0:00

In this video, you will learn about conditions and branching.

Comparison operations compares some value or operand,

then based on some condition,

they produce a Boolean.

Let's say we assign a value of a to six.

We can use the equality operator denoted with

two equal signs to determine if two values are equal.

In this case, if seven is equal to six.

In this case, as six is not equal to seven,

the result is false.

If we performed an equality test for the value of six,

the two values would be equal.

As a result, we would get a true.

Consider the following equality comparison operator.

If the value of the left operand, in this case,

the variable i is greater than the value of the right operand,

in this case five,

the condition becomes true or else we get a false.

Let's display some values for i on the left.

Let's see the value is greater than five in green and the rest in red.

If we set i equal to six,

we see that six is larger than five and as a result, we get a true.

We can also apply the same operations to floats.

If we modify the operator as follows,

if the left operand i is greater than or equal to the value of the right operand,

in this case five,

then the condition becomes true.

In this case, we include the value of

five in the number line and the color changes to green accordingly.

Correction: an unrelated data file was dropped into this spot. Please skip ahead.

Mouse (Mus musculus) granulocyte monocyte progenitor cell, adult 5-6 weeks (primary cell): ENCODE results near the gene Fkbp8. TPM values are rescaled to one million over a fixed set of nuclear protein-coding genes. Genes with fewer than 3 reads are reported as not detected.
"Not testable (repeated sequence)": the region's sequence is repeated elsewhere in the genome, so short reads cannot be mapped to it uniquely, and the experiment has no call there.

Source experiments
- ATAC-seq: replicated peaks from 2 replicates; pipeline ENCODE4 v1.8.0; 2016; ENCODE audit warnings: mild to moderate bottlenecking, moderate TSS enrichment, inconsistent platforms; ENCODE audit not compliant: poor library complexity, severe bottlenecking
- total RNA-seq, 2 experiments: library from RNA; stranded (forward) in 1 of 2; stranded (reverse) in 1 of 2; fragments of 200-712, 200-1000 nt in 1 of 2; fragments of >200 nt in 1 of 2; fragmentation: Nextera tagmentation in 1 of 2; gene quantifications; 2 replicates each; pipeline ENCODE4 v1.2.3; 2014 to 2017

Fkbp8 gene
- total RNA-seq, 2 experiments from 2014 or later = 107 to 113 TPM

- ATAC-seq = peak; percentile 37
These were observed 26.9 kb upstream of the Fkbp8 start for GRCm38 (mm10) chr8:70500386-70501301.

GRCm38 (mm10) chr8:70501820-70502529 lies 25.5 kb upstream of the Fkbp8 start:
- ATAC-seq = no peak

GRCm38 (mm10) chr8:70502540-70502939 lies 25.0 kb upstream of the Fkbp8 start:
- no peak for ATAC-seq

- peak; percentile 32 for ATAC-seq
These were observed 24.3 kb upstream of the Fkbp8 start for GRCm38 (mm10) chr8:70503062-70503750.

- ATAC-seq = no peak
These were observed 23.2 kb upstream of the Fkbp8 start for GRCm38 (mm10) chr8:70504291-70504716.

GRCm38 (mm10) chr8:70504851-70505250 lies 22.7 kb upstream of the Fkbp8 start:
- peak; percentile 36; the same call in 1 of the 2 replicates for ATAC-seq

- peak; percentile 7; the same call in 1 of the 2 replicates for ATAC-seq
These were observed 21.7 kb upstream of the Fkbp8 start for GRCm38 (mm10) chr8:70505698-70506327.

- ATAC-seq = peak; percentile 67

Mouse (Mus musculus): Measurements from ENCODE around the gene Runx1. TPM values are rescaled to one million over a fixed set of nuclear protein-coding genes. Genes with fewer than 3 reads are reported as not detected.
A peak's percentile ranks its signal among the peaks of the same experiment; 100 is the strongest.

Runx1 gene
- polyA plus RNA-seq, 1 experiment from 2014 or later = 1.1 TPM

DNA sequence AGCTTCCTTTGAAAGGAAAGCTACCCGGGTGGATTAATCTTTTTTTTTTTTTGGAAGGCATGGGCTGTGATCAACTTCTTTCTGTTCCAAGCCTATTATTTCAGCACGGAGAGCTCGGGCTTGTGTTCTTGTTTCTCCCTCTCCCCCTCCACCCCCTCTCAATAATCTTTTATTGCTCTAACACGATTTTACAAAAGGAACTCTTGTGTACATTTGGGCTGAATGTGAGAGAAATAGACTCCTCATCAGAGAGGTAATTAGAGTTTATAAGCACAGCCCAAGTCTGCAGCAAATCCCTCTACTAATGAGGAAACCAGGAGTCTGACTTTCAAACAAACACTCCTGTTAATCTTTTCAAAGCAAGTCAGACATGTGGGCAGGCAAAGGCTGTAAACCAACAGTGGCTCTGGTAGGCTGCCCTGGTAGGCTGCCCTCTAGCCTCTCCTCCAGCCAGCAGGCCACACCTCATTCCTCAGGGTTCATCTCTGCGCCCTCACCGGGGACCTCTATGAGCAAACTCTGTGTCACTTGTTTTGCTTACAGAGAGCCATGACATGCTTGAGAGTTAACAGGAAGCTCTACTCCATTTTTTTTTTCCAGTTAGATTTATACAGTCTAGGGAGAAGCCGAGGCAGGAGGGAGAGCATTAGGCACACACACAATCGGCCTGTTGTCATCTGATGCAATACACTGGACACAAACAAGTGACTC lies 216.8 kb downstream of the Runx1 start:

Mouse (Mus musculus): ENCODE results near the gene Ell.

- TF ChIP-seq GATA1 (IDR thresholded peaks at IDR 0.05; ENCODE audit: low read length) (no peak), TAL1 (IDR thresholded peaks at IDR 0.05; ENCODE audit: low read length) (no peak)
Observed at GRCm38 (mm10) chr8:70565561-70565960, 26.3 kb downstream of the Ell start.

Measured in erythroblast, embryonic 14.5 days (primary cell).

If we set the value of i equal to five,

the operand will produce a true.

If we set the value of i to two,

we would get a false because two is less than five.

We can change the inequality if the value of the left operand, in this case,

i is less than the value of the right operand,

in this case, six.

Then condition becomes true.

Again, we can represent this with a colored number line.

The areas where the inequality is true are marked in

green and red where the inequality is false.

If the value for i is set to two,

the result is a true.

As two is less than six.

The inequality test uses an explanation mark preceding the equal sign.

If two operands are not equal,

then the condition becomes true.

We can use a number line.

When the condition is true,

the corresponding numbers are marked in green and red for where the condition is false.

If we set i equal to two,

the operator is true as two is not equal to six.

We compare strings as well.

Comparing ACDC and Michael Jackson using the equality test,

we get a false, as the strings are not the same.

Using the inequality test,

we get a true, as the strings are different.

See the Lapps for more examples.

Branching allows us to run different statements for a different input.

It's helpful to think of an if statement as a locked room.

If this statement is true,

you can enter the room and your program can run some predefined task.

If the statement is false,

your program will skip the task.

For example, consider the blue rectangle representing an ACDC concert.

If the individual is 18 or older,

they can enter the ACDC concert.

If they are under the age of 18,

they cannot enter the concert.

Individual proceeds to the concert their age is 17,